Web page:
[05] Zorlu Tore criticizes Turkish Cypriot politicians for meeting with Greek Cypriot politicians

    Illegal Bayrak Radio (8/11/01) reported that the leader of the Nationalist Justice Party, Mr Zorlu Tore, condemned the officials of the Republican Turkish Party, the Communal Liberation Party, and the Patriotic Unity Movement, who failed to observe the "Toros 2001" military exercises but participated in the meeting with Greek Cypriot political parties at the Ledra Palace. The military exercises were carried out in the occupied areas by the Turkish occupation troops.

    In a written statement today, Tore criticized these parties for their attitude. Pointing out that these meetings held on the day of the exercises constitute an insult and disrespect to the motherland, the Turkish army, and the security forces, the statement condemned the provocative policies of those who disregard the assistance and services rendered by Turkey in Cyprus and go to meet with the Greek Cypriots. Tore also stressed that his party will always continue to march for the national cause with the motherland and the Turkish army.

    [06] The pseudostate will participate in the World Travel Market

    KIBRIS (9/11/01) reports that the pseudostate will be represented at the World Travel Market, one of the biggest world tourism fairs. The so-called Tourism and Environment Minister, Sertar Denktas, the so-called Undersecretary of the Ministry, Yalcin Vehit and the so-called Director of Tourism Promotion and Marketing Department, Mehmet Basel flew yesterday morning to London to participate in the fair, which will be open from 12 to 15 November in the Earl Fairs Centre.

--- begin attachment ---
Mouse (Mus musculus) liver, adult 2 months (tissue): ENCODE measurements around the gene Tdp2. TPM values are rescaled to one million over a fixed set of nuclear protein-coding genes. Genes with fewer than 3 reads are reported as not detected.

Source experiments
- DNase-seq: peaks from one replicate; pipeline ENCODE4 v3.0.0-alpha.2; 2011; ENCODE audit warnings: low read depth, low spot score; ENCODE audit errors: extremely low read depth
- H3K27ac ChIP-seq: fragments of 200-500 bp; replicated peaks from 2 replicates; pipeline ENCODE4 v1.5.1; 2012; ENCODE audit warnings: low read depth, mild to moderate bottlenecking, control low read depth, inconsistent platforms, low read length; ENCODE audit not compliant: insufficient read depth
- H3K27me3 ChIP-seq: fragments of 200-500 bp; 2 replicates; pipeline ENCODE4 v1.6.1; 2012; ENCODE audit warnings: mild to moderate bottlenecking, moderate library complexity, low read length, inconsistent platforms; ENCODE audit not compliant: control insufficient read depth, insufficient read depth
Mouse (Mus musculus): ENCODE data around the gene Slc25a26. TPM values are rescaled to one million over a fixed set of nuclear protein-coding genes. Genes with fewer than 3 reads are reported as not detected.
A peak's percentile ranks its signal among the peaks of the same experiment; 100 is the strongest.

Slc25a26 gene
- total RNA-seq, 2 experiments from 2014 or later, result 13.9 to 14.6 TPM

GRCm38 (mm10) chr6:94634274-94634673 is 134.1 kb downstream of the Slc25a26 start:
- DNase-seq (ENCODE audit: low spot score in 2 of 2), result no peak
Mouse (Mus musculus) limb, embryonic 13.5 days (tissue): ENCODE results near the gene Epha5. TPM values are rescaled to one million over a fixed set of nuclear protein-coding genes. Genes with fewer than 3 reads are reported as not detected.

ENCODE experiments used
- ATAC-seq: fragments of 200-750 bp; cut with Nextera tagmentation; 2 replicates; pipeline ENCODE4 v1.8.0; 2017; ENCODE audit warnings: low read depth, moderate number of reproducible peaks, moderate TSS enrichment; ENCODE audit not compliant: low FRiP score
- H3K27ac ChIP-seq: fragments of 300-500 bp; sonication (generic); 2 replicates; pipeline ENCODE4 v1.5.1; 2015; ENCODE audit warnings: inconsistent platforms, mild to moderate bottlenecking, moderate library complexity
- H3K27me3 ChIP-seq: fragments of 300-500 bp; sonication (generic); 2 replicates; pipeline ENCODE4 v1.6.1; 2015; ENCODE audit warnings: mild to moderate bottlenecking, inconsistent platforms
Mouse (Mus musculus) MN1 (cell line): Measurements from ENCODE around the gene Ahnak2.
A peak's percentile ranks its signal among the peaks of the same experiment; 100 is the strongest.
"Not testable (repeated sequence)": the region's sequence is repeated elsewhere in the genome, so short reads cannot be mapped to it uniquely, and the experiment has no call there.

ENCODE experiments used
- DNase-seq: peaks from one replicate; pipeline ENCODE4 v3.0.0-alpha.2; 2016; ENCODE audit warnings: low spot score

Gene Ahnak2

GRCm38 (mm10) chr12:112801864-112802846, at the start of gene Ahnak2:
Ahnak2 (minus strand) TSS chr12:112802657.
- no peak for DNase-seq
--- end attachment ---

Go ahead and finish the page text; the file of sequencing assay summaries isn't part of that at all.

The occupation regime is participating in this Fair since 1986.


    [07] Mehmet Ali Birand stresses that everybody in Greece is preoccupied with a solution in Cyprus

    In his regular column "Opinion" of Turkish Daily News (9/11/01) Mehmet Ali Birad wrote the following commentary from Athens:

    "After spending the weekend in Southern Cyprus I proceeded to Athens where the view changed all of a sudden. Since rain, which had continued for three days, was pounding the streets with a vengeance, people could hardly venture out. Yet, Foreign Minister Ismail Cem's visit and the Turkish-Greek businessmen's meeting managed to get enough public attention though somewhat less than on similar occasions in the past.

    The first issue I was curious about was the way the Greek public viewed the bombardment of Afghanistan. Do not be surprised when I tell you that the Greek public has a stronger reaction to that than does the Turkish public, and that they criticize the American bombing.

    The Greek people have always been more anti-American than us. Though they do not openly say so it is obvious that their reaction is one of, "The Americans have meddled in everything to such an extent, acted in such an erroneous manner in Kosovo and Bosnia, toppled Milosevic in an unjust manner, that it is as if they have invited that incident."

    They see Turkey's participating in the war by contributing troops as "Ankara's way of putting its strategic card to further use." In a way, they are happy that they themselves are away from the region and have not become involved in the Afghanistan issue. Their biggest worry is that these incidents will expand and affect the world economy. This is because they are faced with economic difficulties themselves.

    Everybody preoccupied with a Cyprus solution